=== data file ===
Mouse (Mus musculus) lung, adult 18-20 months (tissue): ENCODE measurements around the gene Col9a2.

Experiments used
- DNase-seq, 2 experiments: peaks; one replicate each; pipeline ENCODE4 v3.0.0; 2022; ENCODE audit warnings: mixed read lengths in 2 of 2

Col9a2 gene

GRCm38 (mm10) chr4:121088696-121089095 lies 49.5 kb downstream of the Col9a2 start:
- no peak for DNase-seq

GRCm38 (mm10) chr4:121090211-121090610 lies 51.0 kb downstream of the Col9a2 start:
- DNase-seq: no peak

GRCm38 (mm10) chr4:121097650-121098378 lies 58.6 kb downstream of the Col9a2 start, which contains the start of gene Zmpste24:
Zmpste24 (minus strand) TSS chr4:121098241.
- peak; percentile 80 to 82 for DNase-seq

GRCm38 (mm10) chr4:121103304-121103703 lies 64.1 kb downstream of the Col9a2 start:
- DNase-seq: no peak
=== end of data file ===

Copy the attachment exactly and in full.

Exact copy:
Mouse (Mus musculus) lung, adult 18-20 months (tissue): ENCODE measurements around the gene Col9a2.

Experiments used
- DNase-seq, 2 experiments: peaks; one replicate each; pipeline ENCODE4 v3.0.0; 2022; ENCODE audit warnings: mixed read lengths in 2 of 2

Col9a2 gene

GRCm38 (mm10) chr4:121088696-121089095 lies 49.5 kb downstream of the Col9a2 start:
- no peak for DNase-seq

GRCm38 (mm10) chr4:121090211-121090610 lies 51.0 kb downstream of the Col9a2 start:
- DNase-seq: no peak

GRCm38 (mm10) chr4:121097650-121098378 lies 58.6 kb downstream of the Col9a2 start, which contains the start of gene Zmpste24:
Zmpste24 (minus strand) TSS chr4:121098241.
- peak; percentile 80 to 82 for DNase-seq

GRCm38 (mm10) chr4:121103304-121103703 lies 64.1 kb downstream of the Col9a2 start:
- DNase-seq: no peak